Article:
Thank you to Gordon Bridger for this interesting article. I like the design of the electric bus – more than just a box on wheels. I tried to find out if they have any Dartford Warblers without success – and it does seem unlikely. The Natural History Museum mentioned by Alderman Bridger has an interesting guide to birdwatching with pictures of local birds. See :
    I also came across a document concerning the building of a section of the major road in the town (Freeway 101). It is a useful insight into some of the issues that could arise from a project to widen the A3. You can find it by searching for Santa Barbara Green Belt.

  3. Gordon Bridger Reply

    July 27, 2017 at 9:30 am

    Let’s try and be positive and not introduce ideas which I have not mentioned and then blame me for them
    Santa Barbara is very different from us but that does not mean that there are no lessons we can learn.

    The most interesting is their electric shopper buses. They are far cheaper than they are in Britain and the one in the photograph would suit us very well. I shall try and persuade those responsible to explore its use.
    On planning issues, especially on heights, they are clear and firm – there is a height limit. Ours is still discretional.

    They have firmly resisted Los Angeles buildings into Santa Barbara. We should resist Woking buildings into Guildford.

    Cheer up lads be positive (if you want to know about dead warblers keep your eyes peeled for latest letter).

    • Harry Eve Reply

      July 27, 2017 at 5:24 pm

      I like the idea of electric shopper buses. One possibility could be to use them on a round the town service but also for Park & Rides where there could be room for recharging facilities.

      One safety issue would be making them noisy enough to be noticed by pedestrians. At risk of humour being mistaken for negativity – I suggest they be given a distinctive warble.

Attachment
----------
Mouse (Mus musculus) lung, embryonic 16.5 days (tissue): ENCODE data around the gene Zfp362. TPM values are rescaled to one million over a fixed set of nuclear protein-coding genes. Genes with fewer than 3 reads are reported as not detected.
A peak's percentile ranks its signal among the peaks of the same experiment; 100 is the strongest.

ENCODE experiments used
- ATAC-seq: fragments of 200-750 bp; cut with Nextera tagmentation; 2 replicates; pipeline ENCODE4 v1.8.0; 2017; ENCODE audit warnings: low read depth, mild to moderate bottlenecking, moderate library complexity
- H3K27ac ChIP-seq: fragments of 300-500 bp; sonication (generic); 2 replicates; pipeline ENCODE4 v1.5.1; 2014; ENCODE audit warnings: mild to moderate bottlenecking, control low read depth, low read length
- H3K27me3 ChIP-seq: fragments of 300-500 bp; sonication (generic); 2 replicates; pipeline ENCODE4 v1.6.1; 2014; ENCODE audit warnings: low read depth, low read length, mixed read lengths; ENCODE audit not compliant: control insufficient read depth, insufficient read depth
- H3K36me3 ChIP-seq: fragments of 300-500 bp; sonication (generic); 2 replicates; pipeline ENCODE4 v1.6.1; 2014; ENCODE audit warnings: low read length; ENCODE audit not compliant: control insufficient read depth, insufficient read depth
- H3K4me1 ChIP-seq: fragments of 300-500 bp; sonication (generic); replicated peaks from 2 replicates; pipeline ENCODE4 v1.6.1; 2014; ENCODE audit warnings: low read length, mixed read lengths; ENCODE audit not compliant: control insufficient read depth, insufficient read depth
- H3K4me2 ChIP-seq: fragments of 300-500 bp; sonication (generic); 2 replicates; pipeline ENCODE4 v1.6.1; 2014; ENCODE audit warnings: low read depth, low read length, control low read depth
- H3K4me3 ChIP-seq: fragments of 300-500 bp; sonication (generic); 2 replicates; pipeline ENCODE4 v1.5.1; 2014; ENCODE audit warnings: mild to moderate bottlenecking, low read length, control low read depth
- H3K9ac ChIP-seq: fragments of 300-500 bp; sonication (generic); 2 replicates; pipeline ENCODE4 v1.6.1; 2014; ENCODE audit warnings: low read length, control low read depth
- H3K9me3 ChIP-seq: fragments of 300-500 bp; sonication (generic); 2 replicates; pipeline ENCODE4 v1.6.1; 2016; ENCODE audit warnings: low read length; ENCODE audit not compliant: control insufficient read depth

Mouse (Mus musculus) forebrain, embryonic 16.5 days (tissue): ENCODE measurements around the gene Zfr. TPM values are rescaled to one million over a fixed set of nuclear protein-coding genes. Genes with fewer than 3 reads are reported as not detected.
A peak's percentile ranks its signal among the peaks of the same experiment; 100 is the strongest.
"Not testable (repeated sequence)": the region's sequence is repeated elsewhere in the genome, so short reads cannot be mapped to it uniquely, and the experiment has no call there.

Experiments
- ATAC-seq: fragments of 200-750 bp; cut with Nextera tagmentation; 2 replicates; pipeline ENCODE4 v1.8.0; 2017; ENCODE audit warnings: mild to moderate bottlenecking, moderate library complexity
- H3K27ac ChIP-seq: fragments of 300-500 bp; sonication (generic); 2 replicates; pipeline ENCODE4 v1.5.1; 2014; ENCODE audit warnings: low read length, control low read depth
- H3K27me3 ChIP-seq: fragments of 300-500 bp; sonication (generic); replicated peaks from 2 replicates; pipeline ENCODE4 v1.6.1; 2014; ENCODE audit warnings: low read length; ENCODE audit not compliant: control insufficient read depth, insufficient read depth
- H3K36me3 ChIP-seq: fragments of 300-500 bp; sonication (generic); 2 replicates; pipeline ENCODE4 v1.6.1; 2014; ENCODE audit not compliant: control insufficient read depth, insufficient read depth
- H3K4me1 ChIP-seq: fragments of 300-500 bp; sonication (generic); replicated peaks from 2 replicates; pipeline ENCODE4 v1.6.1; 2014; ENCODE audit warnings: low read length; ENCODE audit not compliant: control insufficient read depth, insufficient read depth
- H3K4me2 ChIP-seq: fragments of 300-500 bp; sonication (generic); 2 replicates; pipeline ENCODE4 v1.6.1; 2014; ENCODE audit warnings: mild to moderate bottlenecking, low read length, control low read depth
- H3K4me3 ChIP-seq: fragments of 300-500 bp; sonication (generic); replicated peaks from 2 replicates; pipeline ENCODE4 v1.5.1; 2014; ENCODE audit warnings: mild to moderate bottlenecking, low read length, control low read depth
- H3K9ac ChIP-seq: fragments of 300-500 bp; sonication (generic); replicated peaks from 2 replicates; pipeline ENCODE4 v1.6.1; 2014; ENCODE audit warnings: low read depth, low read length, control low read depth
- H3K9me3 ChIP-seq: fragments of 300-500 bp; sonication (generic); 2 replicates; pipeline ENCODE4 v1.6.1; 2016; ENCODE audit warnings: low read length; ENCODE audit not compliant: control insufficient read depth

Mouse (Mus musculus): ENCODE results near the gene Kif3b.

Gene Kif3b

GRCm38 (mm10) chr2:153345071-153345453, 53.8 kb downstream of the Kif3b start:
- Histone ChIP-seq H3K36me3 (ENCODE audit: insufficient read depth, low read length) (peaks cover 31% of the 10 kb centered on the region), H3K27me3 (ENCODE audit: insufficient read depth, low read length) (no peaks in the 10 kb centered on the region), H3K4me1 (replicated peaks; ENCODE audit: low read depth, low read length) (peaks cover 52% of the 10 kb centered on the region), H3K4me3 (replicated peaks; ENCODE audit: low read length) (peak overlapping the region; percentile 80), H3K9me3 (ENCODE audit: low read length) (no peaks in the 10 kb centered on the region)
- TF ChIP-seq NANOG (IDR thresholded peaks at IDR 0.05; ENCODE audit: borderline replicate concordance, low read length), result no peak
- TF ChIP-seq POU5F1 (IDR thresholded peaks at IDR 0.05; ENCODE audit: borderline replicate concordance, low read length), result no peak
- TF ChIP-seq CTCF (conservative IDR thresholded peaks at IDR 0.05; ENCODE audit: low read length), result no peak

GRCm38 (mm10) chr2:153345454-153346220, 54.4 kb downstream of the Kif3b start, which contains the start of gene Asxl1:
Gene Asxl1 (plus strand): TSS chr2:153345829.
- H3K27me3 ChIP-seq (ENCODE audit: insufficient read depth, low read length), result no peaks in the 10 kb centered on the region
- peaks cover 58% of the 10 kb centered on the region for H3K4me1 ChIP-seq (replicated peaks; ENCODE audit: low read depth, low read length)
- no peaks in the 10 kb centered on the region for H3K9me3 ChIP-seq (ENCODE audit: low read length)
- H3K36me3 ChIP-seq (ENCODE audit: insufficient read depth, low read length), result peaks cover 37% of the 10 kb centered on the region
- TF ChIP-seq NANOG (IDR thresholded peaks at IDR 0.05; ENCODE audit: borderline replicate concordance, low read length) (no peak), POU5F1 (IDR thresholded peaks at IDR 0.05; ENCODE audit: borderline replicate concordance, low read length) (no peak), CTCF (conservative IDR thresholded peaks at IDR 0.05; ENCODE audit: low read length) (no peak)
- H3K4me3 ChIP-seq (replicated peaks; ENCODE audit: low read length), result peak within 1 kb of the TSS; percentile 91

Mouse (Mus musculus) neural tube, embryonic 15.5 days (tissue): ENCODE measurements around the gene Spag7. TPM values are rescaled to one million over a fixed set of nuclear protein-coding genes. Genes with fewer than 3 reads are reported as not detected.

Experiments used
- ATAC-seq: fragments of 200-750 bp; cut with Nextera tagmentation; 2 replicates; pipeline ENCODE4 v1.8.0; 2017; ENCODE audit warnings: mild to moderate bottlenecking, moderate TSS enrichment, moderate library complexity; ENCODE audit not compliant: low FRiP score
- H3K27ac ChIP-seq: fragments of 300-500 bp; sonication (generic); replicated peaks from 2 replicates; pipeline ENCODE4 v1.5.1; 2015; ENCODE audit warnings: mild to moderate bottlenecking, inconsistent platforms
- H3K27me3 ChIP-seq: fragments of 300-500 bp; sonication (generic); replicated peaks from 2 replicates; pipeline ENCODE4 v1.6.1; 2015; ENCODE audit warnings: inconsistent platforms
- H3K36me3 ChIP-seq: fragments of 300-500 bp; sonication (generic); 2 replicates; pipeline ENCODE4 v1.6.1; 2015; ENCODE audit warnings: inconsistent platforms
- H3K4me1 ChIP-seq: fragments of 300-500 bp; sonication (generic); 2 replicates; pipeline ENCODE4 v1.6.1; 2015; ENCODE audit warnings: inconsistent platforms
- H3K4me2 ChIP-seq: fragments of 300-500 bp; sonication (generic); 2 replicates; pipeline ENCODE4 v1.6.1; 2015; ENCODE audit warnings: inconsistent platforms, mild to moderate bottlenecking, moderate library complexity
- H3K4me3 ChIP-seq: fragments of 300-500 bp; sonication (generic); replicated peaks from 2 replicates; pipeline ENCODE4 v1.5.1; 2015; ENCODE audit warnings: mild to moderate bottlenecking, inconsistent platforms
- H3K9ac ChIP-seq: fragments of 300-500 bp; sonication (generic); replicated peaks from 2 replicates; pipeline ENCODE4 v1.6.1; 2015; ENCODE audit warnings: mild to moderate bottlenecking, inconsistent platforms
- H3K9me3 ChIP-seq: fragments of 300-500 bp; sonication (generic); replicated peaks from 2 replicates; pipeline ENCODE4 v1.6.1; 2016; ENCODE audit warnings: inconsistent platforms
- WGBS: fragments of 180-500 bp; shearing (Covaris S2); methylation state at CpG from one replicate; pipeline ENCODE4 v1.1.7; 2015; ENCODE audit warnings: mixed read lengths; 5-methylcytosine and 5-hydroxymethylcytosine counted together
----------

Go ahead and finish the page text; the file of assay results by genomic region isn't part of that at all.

• John Perkins Reply

        July 28, 2017 at 11:03 am

        A recorded warble would reduce the range of the buses. Better to provide each bus with a busker. Or perhaps passengers could sing instead of paying a fare?

  4. Paul Bishop Reply

    July 27, 2017 at 8:49 pm

    I love Santa Barbara, in fact, I will be there in a couple of weeks! However, it is a very different place to Guildford. It doesn’t have much in the way of a business centre, most people commute from Santa Barbara rather than to it.

    Highway 1 which ones through Santa Barbara is also nowhere near as busy as the A3, it’s even quieter now significant chunks of it are shut. Most people blast down Highway 5 between San Francisco and Los Angeles.

    Santa Barbara is a wonderful place, but if that’s what you want then I suggest you’ll have more luck moving there rather than trying to make Guildford in its image. Glad you had a good trip and it is a nicely written article, certainly something it would be great if we could achieve – maybe we should start with the weather!

  5. Gordon Bridger Reply

    August 5, 2017 at 10:23 am

    Paul Bishop is quite right about Santa Barbara – although there are some similarities. All I was proposing that we should have much stricter enforcement rules on building heights – ours allow for visual discretion Santa Barbara has a 41-foot limit- and that shuttle bus would be ideal

    I think we have a much greater wider range of cultural facilities, and we do not have the San Andreas fault. Our weather is our drawback – but visitors from California love our rain.